Would You Make Insects a Part of Your Diet to Save The Planet?
Bugs. They’re everywhere.
Usually when we find an insect, we wish we hadn’t, especially when it’s in our food. But what if it was our food? For many people, the consumption of insects is an integral part of their daily diet. For most North Americans, it definitely is not. Actually, if we found cockroaches in a restaurant we’d more be more likely to report them and shut them down rather than pull up a chair and start eating them. Of course, when insects are prepared for human consumption, you wouldn’t find them scurrying about on the floor, you’d find them on your plate. Perhaps you’d enjoy a crispy deep-fried tarantula, or some mescal worm tacos. There are chefs experimenting with insects all over the world. The practice of eating insects and arachnids is called Entomophagy. Some practicing proponents of entomophagy say that everyone should include insects in their diets. Why? For the planet, of course.
Nobody knows what the future holds for our planet, but our population is growing, fast. We use a lot of our arable farm land to grow feed for our livestock. According to the UN, the human population is expected to reach 9 billion people by 2050. 9 billion people will be tough to sustain given our current food model. Unless Elon Musk can colonize Mars and get some of our species off the planet, we will need to find another way. Some people think that integrating insects into our diets is a good start. It might even be a solution. What would it take for you to accept and maybe even enjoy eating insects on a regular basis?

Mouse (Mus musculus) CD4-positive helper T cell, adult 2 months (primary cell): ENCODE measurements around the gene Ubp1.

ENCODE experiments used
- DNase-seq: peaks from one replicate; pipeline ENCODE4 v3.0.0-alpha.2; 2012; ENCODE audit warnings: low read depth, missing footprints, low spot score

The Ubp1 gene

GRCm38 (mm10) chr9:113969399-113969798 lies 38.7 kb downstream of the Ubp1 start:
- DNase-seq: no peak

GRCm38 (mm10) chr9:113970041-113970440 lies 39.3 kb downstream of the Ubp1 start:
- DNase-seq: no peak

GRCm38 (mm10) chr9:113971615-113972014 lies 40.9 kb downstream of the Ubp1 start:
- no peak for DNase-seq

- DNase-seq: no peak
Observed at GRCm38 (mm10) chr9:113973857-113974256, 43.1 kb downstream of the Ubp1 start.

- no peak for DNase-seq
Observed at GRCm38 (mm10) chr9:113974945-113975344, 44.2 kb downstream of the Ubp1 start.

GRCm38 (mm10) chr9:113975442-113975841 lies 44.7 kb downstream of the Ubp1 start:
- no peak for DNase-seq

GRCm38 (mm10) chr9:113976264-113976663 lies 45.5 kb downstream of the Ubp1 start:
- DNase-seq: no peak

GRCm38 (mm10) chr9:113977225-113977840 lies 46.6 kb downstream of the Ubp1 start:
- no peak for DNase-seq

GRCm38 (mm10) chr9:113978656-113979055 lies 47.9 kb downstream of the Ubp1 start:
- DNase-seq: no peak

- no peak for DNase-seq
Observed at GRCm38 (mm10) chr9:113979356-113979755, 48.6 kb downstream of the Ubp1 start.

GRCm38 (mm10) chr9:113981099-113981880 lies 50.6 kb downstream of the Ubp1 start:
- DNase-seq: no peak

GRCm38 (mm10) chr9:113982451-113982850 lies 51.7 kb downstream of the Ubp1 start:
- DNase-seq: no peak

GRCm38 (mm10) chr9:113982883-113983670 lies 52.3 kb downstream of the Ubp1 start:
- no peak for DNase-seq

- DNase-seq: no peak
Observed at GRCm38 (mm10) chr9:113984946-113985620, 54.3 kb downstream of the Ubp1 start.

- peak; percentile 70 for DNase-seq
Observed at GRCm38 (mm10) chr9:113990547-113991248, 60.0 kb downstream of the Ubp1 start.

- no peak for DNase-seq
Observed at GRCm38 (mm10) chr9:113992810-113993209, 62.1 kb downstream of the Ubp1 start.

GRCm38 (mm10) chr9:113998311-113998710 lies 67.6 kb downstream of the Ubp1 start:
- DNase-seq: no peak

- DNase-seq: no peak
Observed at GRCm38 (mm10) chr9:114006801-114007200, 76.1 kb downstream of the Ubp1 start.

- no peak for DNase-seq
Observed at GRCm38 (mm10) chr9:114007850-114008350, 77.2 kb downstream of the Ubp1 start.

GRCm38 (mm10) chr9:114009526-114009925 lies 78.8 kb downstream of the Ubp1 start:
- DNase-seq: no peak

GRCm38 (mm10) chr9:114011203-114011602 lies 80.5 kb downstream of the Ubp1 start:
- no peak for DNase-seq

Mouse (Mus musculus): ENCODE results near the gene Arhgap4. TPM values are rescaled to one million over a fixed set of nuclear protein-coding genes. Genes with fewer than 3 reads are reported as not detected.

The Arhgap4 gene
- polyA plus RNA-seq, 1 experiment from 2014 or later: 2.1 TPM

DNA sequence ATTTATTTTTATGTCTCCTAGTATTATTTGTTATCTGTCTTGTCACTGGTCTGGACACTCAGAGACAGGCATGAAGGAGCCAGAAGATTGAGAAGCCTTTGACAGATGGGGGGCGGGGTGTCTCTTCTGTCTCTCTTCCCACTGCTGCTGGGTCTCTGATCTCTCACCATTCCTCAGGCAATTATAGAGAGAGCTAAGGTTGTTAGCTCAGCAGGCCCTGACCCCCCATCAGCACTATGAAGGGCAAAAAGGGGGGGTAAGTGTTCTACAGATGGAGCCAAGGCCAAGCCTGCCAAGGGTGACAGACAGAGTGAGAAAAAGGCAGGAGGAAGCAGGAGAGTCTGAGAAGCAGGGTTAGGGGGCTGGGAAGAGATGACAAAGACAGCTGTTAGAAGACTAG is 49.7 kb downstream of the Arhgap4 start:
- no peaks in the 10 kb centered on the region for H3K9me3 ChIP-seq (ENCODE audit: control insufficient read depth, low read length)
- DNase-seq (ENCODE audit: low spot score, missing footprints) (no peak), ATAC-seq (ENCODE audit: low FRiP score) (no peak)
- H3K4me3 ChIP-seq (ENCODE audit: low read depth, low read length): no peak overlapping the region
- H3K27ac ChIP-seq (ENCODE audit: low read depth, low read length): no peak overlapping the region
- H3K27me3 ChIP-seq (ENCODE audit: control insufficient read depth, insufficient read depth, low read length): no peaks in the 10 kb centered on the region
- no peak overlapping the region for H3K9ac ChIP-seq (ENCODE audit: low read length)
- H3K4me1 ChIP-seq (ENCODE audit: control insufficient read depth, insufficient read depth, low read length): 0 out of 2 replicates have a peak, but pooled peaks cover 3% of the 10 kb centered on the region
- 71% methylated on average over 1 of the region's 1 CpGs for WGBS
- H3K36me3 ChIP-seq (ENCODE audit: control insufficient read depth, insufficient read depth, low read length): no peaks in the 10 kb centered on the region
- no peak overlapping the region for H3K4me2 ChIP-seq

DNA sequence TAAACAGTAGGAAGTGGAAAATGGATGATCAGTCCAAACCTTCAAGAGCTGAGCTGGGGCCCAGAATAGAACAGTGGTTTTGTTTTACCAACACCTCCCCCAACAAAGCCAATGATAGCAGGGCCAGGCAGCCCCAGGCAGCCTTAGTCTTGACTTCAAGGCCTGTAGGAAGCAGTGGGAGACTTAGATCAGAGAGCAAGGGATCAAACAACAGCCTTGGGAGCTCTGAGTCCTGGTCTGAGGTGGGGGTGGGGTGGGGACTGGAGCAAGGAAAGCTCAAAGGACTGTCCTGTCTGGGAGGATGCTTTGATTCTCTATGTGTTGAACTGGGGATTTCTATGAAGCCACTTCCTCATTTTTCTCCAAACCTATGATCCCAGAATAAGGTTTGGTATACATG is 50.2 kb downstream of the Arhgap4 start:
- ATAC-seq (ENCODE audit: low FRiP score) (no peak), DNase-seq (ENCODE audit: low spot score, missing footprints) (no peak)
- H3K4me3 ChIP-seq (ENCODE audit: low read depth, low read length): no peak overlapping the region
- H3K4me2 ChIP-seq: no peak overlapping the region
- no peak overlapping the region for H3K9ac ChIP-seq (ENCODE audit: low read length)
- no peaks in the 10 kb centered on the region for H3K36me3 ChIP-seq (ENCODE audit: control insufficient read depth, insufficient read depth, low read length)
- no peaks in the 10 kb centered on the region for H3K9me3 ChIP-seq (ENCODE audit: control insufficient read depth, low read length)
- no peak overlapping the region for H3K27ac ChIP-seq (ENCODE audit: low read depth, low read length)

It’s going to be an uphill battle to convert many people to entomophagy. For most, the disgust associated with eating insects is a mental association that will be hard to break. Do you remember the show called Fear Factor? If you don’t, it’s a show that used to pay people to compete in stunts where the winner would get $50,000. Often times, one of the challenges on the show would be eating insects. Our culture had a show where we paid people to live out our fears – namely eating bugs. In a culture where eating bugs is so deeply ingrained to be disgusting, even feared, how do we reverse those associations?
Some companies are taking a soft approach by trying to ease consumers into the idea of eating insects by producing products such as cricket protein bars, and cricket chips. Perhaps when they’re disguised as something we’d eat regularly, we’re more willing to give them a try. Someone even suggested calling them “land shrimp”, as insects do share some common features with their arthropod relatives. And who knows? Maybe one day we’ll snack on popcorn land shrimp without raising an eyebrow, but for now, most consumers stay wary of eating our 6 & 8 legged earthly co-habitants.
Some researchers have come to the conclusion that crickets can only equal the protein content of a chicken if they are raised using the same amount and same quality of feed that chickens currently eat. If that is the case, then it doesn’t make economic sense to raise crickets for human consumption yet. We would still need to find a sustainable model for feeding crickets and other insects that would be significantly lower than what we currently use to feed livestock.
If we can find a way to sustainably use insects as a major food source, the next huge obstacle to overcome is getting many humans onboard with the idea. Would you eat a bowl of grasshopper chili? Would you cook up a mealworm vegetable stir-fry for your kids if you knew that the food source was safe for consumption? Let us know in the comments!